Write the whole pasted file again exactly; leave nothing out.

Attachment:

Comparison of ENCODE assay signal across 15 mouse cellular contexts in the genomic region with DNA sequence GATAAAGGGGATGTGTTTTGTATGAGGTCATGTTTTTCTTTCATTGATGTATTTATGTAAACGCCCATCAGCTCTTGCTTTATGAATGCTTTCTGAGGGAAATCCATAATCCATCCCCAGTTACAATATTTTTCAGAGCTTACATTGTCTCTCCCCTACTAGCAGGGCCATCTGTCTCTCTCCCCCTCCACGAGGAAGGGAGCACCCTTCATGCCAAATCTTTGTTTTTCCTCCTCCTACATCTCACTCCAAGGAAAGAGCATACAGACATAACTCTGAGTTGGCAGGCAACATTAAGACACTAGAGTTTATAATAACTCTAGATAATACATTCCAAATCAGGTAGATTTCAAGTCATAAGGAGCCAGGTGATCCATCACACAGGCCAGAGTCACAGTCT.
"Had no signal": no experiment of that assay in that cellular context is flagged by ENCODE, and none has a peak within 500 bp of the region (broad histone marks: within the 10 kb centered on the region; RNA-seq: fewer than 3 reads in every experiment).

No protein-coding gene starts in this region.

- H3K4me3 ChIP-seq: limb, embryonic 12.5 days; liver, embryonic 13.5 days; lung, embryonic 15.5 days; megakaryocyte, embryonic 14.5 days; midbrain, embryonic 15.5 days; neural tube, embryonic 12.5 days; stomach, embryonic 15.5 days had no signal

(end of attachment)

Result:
Comparison of ENCODE assay signal across 15 mouse cellular contexts in the genomic region with DNA sequence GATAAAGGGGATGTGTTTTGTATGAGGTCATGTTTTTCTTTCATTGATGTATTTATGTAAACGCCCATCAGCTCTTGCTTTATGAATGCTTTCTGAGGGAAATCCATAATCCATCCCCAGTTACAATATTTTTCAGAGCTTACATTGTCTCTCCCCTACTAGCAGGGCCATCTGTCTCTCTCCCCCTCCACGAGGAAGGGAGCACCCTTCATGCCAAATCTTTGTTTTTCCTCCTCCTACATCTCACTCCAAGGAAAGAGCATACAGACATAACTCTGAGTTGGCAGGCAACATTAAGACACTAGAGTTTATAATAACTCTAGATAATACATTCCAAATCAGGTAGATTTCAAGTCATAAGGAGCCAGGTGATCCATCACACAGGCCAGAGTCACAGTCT.
"Had no signal": no experiment of that assay in that cellular context is flagged by ENCODE, and none has a peak within 500 bp of the region (broad histone marks: within the 10 kb centered on the region; RNA-seq: fewer than 3 reads in every experiment).

No protein-coding gene starts in this region.

- H3K4me3 ChIP-seq: limb, embryonic 12.5 days; liver, embryonic 13.5 days; lung, embryonic 15.5 days; megakaryocyte, embryonic 14.5 days; midbrain, embryonic 15.5 days; neural tube, embryonic 12.5 days; stomach, embryonic 15.5 days had no signal